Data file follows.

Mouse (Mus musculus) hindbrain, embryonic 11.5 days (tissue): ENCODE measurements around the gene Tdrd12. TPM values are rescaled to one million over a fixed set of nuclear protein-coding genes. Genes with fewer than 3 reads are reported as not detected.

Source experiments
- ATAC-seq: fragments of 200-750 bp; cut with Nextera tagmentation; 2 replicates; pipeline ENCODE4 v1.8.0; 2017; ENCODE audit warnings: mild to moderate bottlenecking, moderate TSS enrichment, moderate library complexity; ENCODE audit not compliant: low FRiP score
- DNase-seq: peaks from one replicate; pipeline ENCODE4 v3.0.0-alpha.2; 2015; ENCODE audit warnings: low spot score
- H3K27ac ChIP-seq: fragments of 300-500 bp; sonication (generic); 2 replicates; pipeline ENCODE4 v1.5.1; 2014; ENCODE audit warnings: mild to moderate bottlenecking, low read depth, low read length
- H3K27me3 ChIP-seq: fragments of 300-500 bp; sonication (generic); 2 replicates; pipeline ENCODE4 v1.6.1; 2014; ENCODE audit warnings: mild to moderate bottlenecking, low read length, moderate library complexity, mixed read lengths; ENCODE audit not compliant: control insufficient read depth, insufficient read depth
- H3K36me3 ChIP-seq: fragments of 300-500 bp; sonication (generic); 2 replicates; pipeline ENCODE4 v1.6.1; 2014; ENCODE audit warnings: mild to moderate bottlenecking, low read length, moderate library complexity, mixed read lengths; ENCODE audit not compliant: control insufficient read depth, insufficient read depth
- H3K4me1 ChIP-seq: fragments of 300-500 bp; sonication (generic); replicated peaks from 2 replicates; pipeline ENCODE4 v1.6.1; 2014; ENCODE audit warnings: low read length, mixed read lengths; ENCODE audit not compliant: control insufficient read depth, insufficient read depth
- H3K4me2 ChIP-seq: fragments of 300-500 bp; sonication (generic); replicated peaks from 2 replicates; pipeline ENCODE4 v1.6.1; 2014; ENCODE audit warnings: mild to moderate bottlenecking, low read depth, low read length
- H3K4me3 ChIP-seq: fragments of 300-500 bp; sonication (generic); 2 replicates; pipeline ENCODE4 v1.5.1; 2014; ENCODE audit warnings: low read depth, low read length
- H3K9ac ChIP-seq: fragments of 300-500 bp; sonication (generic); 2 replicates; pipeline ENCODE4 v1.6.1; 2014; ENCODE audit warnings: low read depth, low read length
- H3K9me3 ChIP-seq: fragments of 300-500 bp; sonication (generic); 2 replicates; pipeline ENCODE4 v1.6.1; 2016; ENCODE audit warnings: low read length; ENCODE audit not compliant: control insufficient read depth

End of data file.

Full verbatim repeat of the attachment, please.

Mouse (Mus musculus) hindbrain, embryonic 11.5 days (tissue): ENCODE measurements around the gene Tdrd12. TPM values are rescaled to one million over a fixed set of nuclear protein-coding genes. Genes with fewer than 3 reads are reported as not detected.

Source experiments
- ATAC-seq: fragments of 200-750 bp; cut with Nextera tagmentation; 2 replicates; pipeline ENCODE4 v1.8.0; 2017; ENCODE audit warnings: mild to moderate bottlenecking, moderate TSS enrichment, moderate library complexity; ENCODE audit not compliant: low FRiP score
- DNase-seq: peaks from one replicate; pipeline ENCODE4 v3.0.0-alpha.2; 2015; ENCODE audit warnings: low spot score
- H3K27ac ChIP-seq: fragments of 300-500 bp; sonication (generic); 2 replicates; pipeline ENCODE4 v1.5.1; 2014; ENCODE audit warnings: mild to moderate bottlenecking, low read depth, low read length
- H3K27me3 ChIP-seq: fragments of 300-500 bp; sonication (generic); 2 replicates; pipeline ENCODE4 v1.6.1; 2014; ENCODE audit warnings: mild to moderate bottlenecking, low read length, moderate library complexity, mixed read lengths; ENCODE audit not compliant: control insufficient read depth, insufficient read depth
- H3K36me3 ChIP-seq: fragments of 300-500 bp; sonication (generic); 2 replicates; pipeline ENCODE4 v1.6.1; 2014; ENCODE audit warnings: mild to moderate bottlenecking, low read length, moderate library complexity, mixed read lengths; ENCODE audit not compliant: control insufficient read depth, insufficient read depth
- H3K4me1 ChIP-seq: fragments of 300-500 bp; sonication (generic); replicated peaks from 2 replicates; pipeline ENCODE4 v1.6.1; 2014; ENCODE audit warnings: low read length, mixed read lengths; ENCODE audit not compliant: control insufficient read depth, insufficient read depth
- H3K4me2 ChIP-seq: fragments of 300-500 bp; sonication (generic); replicated peaks from 2 replicates; pipeline ENCODE4 v1.6.1; 2014; ENCODE audit warnings: mild to moderate bottlenecking, low read depth, low read length
- H3K4me3 ChIP-seq: fragments of 300-500 bp; sonication (generic); 2 replicates; pipeline ENCODE4 v1.5.1; 2014; ENCODE audit warnings: low read depth, low read length
- H3K9ac ChIP-seq: fragments of 300-500 bp; sonication (generic); 2 replicates; pipeline ENCODE4 v1.6.1; 2014; ENCODE audit warnings: low read depth, low read length
- H3K9me3 ChIP-seq: fragments of 300-500 bp; sonication (generic); 2 replicates; pipeline ENCODE4 v1.6.1; 2016; ENCODE audit warnings: low read length; ENCODE audit not compliant: control insufficient read depth